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Posts Tagged ‘Transworld Publishers’

Poppet

In Book Reviews on October 1, 2014 at 10:20 pm
Transworld Publishers 2014

Transworld Publishers 2014

I saw advertisements for this book all over the Underground when it first came out and the cover freaked me the heck out. I love it. I knew that because of the cover I would eventually read this book. I was talked into reading her first book in the Jack Caffery series (Birdman) and did so first. While I did enjoy it, I had more negative things to say about it than positives so I refrained from doing a blog post about it. This book was much much better than that one.

Nutshell blurb: Jack Caffery is called in to investigate some disturbing events which happen in a high security unit for the mentally ill. And then bad stuff happens.

I can’t help but compare Ms. Hayder’s writing in both of the books that I’ve read. It’s interesting to see how her style has progressed from book 1 to book 6. (I’m trying to ignore the fact that I’ve skipped from book 1 to book 6 but now I’m looking at it in black and white and I’m horrified. I actually skipped four other books. How could I let this happen????) Anyway, her style has improved.

I’m not sure if I like Jack Caffery very much, though. I found the other characters, particularly A.J., a nurse in the nut house, much more interesting as he has more personality and isn’t under a lot of pressure to be a super cool detective with lots of secrets.

Being cool is totally over-rated, by the way. I realise that I’m biased on this statement as it points in my favour. I mean, I’m pretty much the opposite of cool. Perhaps this is why characters who try really hard to attain a sense of mystique annoy me. I can’t relate. I could never imagine myself as a gritty, hard-boiled detective. I would be out with my friends, having cocktails and I’d say something like ‘Oh my God, you guys. I have to tell you about the awesomest case I’m working on. So, I was visiting this looney-bin, right…’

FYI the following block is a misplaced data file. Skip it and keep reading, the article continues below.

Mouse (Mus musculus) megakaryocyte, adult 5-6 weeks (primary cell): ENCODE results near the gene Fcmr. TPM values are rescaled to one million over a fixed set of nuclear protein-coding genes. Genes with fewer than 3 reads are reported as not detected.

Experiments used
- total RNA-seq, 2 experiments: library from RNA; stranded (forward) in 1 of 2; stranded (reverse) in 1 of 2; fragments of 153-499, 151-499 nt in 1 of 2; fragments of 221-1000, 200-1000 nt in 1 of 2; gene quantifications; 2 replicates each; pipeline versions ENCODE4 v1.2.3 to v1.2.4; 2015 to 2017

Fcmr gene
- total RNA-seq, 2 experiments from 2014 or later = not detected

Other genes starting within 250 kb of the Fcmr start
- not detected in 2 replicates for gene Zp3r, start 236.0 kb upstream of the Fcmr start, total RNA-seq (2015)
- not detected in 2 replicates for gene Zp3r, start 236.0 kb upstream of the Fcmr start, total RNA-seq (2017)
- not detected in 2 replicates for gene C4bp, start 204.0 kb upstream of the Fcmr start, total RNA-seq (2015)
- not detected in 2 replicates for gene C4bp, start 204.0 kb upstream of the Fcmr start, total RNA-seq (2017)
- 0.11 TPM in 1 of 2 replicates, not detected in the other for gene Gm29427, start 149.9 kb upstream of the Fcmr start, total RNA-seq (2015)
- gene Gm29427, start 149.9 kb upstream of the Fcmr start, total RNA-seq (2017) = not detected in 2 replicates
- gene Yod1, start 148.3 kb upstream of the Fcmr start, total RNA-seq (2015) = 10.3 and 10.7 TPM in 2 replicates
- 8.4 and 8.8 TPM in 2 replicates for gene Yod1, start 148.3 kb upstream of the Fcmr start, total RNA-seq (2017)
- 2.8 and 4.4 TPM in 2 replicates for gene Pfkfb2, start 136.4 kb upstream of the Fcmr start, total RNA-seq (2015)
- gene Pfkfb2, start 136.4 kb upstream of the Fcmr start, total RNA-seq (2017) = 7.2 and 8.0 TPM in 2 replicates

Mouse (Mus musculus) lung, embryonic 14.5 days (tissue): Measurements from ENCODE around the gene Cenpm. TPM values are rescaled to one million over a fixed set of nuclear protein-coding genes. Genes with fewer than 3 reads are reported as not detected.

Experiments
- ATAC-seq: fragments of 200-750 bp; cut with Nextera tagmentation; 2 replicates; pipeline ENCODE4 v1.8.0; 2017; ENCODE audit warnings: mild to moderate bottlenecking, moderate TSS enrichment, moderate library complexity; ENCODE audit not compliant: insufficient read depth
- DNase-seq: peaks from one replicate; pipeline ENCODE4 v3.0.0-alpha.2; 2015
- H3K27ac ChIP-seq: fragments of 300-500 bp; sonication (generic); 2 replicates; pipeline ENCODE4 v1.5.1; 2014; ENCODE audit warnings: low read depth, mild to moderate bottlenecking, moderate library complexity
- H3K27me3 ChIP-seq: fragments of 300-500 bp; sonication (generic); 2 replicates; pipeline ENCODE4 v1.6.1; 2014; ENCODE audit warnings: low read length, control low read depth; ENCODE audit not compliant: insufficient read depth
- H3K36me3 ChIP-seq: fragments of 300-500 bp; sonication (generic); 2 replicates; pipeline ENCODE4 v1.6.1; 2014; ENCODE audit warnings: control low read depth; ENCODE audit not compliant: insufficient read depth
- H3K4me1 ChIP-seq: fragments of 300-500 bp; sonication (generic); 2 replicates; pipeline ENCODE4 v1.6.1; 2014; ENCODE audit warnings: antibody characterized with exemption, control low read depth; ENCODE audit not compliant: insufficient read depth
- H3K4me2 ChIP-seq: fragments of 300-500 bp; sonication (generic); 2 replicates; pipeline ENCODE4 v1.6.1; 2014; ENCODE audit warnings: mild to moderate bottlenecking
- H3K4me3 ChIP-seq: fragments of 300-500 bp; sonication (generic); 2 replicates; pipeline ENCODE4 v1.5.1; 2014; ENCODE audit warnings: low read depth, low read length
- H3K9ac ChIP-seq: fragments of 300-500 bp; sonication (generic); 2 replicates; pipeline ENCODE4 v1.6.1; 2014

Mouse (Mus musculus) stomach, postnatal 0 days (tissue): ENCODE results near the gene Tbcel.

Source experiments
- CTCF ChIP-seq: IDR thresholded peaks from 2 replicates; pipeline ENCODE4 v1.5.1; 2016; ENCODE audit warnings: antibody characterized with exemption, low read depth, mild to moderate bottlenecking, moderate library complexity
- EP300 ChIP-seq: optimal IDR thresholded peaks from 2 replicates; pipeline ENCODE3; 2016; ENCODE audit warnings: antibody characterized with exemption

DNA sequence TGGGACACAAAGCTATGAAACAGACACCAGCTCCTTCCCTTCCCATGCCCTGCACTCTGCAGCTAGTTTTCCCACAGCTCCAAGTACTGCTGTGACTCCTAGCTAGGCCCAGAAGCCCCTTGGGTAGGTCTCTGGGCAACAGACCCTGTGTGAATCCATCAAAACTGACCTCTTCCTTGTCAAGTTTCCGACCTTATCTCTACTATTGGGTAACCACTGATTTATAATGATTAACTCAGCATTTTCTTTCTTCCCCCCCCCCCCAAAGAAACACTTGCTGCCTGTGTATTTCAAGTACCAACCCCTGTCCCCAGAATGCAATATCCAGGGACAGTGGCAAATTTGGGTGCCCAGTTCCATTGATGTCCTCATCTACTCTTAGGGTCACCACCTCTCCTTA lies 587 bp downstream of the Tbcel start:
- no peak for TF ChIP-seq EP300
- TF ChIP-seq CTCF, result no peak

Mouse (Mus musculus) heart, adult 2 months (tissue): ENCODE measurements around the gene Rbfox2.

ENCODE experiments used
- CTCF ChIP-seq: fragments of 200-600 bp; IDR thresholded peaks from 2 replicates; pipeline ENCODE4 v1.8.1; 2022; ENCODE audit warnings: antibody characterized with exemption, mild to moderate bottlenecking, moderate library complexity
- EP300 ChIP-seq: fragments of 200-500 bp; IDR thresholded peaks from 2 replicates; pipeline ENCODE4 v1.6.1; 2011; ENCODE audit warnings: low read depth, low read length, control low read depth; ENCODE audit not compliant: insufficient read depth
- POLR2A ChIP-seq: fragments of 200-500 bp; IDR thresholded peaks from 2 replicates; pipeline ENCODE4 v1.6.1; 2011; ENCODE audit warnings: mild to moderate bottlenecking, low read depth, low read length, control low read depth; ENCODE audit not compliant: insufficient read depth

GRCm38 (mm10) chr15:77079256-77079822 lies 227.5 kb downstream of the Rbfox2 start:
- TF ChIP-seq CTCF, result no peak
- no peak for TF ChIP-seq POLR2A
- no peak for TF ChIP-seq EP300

Yeah, so I have a really hard time with the inscrutable mysterioso who suffers from extreme emotional poverty yet whom all females seem to be attracted to. This archetype doesn’t work for me. However, as I just mentioned, the other characters are pretty interesting. I was intrigued by the woman who thought that she could unzip herself out of her skin to make herself invisible. I mean, who doesn’t want to do that sometimes?

Ok, actually I don’t. It was pretty freaky.

I must admit that I saw the plot twist coming from miles away (and I’m not really one of those people who says ‘I saw the plot twist coming from miles away’) so that was a bit dissatisfying.

Overall, I really enjoyed this book. It was difficult to put it down and even though I don’t particularly like the main character, I would be interested to see how his story unfolds in other books.

Plus, I have to read at least 4 of her other ones because I skipped them and that just isn’t the done thing. And yes, I’m a little bit obsessive about these things. I’ll let you know how it goes.

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Raven: Blood Eye

In Book Reviews on November 20, 2013 at 6:00 am
Transworld Publishers 2009

Transworld Publishers 2009

Nutshell blurb: Osric has been living in Abbotsend for two years. He has no idea where he came from. One of his eyes is blood-red and he’s looked upon by the villagers as the spawn of Satan. Some Norsemen come along, sack his village and take him prisoner. They also rename him Raven. What follows is his story as he accepts his fate with the Norsemen.

I was debating whether or not to write a post about this book. My reaction to it was ‘meh’ through most of it until about three quarters into it when it turned into a blinding, seething hatred. Unfortunately, this book has invoked my ire and therefore must pay for the complete waste of my time.